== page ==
Why Most Employees Aren’t Ready To Be Entrepreneurs

The 21st century has been and still continues to be the era for the entrepreneur. There is no better time to be an entrepreneur than now. Startups are getting funding from venture capitalists. Crowdfunding has made it much easier for anyone to raise money for their project. Incubators are popping up all over the country, which gives aspiring entrepreneurs access to tools and resources to set the foundation for their innovative idea. Despite our uncertain economy, entrepreneurship in the U.S. has hit a record high. 69% of new businesses start at home.[1]

You may be thinking the following: “If that’s all true, why aren’t most employees becoming entrepreneurs?” One reason is that some people do not desire entrepreneurship. They may marvel at the success of others but they are honestly happy and content with their own careers. There is an adage that says: “If it’s not broken, don’t fix it.” If a person has their ideal career, he or she may find it risky to invest time and money in developing an entrepreneurial project. The other reason that explains why most employees don’t become entrepreneurs is the fear within them. Being an entrepreneur is not easy and the likelihood of failure is the main factor that dissuades people from entrepreneurship.

These people will legitimize their fear by blaming the government as the reason for not being successful. They may point to the data provided by The Brookings Institution, which highlights that the number of businesses failing is outpacing the number of new businesses.[2] I do not discount the validity of these statistics at all. However, if you have made up your mind that it’s too risky to be an entrepreneur, you will find countless statistics to justify your reason. On the contrary, I can point you to countless statistics showing why this is the best time to be an entrepreneur. Your initial mentality plays a significant role on your perspective of life. The government doesn’t determine my success. Do they determine yours?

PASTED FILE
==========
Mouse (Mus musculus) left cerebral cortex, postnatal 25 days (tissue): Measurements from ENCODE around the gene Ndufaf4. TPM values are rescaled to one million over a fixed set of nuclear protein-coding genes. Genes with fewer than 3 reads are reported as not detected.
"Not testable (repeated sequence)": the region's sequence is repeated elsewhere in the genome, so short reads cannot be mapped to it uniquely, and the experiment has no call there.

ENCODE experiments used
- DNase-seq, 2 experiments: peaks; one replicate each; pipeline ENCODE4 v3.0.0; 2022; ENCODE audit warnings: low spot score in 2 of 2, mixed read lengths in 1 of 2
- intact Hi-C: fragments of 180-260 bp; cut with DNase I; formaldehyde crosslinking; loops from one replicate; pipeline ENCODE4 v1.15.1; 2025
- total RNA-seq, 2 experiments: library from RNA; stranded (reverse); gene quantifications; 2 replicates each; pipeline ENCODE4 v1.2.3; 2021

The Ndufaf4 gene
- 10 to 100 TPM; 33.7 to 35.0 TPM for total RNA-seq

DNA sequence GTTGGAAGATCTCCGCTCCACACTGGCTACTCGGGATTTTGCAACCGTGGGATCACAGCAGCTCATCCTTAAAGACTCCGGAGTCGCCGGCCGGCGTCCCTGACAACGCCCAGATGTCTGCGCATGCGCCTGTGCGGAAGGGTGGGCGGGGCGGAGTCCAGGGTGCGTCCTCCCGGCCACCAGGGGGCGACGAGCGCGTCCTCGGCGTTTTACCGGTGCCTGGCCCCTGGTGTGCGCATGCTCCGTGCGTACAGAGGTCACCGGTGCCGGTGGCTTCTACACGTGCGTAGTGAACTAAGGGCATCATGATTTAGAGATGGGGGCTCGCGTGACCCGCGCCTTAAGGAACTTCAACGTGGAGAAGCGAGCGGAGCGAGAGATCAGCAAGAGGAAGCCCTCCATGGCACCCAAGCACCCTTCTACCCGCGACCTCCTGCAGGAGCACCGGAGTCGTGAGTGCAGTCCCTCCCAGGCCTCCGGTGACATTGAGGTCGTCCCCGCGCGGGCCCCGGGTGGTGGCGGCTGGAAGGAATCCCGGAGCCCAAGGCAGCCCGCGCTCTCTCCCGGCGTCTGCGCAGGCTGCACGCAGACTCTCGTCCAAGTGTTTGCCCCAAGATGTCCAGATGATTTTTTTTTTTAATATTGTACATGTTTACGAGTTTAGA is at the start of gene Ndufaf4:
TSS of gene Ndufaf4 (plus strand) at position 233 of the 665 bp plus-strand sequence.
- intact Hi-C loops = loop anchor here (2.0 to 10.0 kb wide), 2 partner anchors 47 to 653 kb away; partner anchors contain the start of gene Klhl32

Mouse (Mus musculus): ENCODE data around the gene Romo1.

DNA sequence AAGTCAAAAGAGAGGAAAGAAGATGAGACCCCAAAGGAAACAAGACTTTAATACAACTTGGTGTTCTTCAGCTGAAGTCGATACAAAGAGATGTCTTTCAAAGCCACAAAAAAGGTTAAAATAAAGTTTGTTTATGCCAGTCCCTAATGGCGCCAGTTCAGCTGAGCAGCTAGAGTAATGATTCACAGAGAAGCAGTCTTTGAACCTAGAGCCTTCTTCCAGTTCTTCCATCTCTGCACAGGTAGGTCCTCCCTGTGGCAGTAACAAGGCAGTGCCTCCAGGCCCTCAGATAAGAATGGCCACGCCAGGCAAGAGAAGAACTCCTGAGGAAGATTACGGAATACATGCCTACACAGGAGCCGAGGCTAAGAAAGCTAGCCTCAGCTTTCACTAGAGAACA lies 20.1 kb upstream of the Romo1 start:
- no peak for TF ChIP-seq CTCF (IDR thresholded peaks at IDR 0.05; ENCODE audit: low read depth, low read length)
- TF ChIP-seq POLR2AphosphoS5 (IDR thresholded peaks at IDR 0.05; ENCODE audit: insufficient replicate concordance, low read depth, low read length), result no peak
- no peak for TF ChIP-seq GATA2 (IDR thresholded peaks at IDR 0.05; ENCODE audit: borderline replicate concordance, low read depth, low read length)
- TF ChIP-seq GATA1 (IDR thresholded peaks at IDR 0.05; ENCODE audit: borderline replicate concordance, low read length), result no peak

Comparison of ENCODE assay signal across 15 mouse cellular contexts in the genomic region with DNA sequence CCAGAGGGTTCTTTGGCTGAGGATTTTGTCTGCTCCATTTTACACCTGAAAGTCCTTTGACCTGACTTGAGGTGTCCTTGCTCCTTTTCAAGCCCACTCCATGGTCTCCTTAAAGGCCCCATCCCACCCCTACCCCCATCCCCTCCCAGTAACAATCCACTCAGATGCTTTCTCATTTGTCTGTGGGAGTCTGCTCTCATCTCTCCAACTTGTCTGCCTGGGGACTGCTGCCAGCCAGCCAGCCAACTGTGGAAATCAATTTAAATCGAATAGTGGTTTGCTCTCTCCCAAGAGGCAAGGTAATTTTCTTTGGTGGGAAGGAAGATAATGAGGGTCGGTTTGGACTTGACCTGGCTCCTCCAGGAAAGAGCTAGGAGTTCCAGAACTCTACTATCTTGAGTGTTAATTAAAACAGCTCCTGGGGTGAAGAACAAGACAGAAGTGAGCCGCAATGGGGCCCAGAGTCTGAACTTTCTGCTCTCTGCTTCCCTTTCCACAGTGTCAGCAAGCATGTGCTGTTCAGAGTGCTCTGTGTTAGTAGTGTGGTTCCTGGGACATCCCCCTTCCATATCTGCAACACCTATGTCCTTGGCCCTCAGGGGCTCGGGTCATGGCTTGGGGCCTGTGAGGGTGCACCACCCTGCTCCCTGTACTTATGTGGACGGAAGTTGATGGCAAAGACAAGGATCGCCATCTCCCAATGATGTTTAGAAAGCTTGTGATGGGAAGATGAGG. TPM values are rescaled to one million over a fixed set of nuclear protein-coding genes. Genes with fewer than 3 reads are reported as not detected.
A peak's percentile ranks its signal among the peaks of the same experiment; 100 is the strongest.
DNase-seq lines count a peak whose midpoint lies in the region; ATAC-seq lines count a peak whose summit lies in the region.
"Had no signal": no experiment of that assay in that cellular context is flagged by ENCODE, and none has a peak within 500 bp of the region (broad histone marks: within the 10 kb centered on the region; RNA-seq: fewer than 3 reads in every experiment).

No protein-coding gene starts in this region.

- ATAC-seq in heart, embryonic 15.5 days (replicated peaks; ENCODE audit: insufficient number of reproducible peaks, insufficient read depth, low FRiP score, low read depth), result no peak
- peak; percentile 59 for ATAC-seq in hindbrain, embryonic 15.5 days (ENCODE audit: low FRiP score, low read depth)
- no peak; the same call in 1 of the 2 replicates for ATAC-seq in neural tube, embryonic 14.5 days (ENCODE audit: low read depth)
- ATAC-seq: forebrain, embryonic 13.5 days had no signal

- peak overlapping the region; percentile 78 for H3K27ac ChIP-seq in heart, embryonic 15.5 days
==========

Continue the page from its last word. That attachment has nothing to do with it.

It’s not uncommon that I get replies suggesting a reality check. Here are some examples:

  • “Do you realize how Obamacare is hurting businesses?”
  • “Over 25% of Americans have no savings, 40% can live 3 months without a paycheck and your answer is entrepreneurship. Wake up to the real world!”
  • “Why would you recommend people to be entrepreneurs when the Dodd-Frank Act is allowing the big banks to gamble with FDIC-insured deposits and taxpayer subsidies? This is not the time for Americans to be taking financial risks.”

I actually believe that being an employee is even riskier. How many employees are truly happy with their career? 14%. That’s right. Only 14% of Americans believe they have the perfect job.[3] If you ask me, it is far more risky to put your financial security in the hands of someone else. There is risk in everything. The question that I want you to ponder is: “How well are you minimizing your risk?” and “Can you sleep well at night, living in your current state of affairs?”

Do entrepreneurs face the possibility of bankruptcy or lawsuits? There is no doubt about it. Anytime, certain innovations disrupt the current market; those innovative businesses will be under attack, whether it is from unions or government. Uber and Lyft have been under attack for disrupting the market of the cab industry. It’s not fun for any business to face lawsuits but these cases are only in a fraction of their served cities. They operate in 200+ cities and have faced 15 lawsuits in the last 12 months. While lawsuits are expensive, Uber is worth $40 billion as of last month.[4] A dozen or so lawsuits are nowhere close to breaking the bank. Furthermore, I don’t think the co-founders of Uber are worried about Obamacare or the Dodd-Frank Act either.

Thankfully, most employees will never become entrepreneurs. Our economy wouldn’t function well if everyone or even the majority of people were entrepreneurs. My question to you is: “Which side do you want to be on?” It looks like co-founders of Uber chose the right side. They were aware of the great risk but they also were aware of the rewards. I don’t think they’re complaining about the outcome.

[1] Forbes – U.S. Entrepreneurship Hits Record High (May 27, 2013) [2] The Brookings Institution – Declining Business Dynamism in the U.S. (May 5, 2014) [3]  Reuters – Dream job? Most Americans want to change their careers (July 1, 2013) [4] CNN Money – Uber raised $1.2 billion at a $40 billion valuation (December 1, 2014)

Kallen Diggs is a small business owner and author of Reaching The Finish Line. Since the Great Recession, he has helped over 2000 people reach their finish line.

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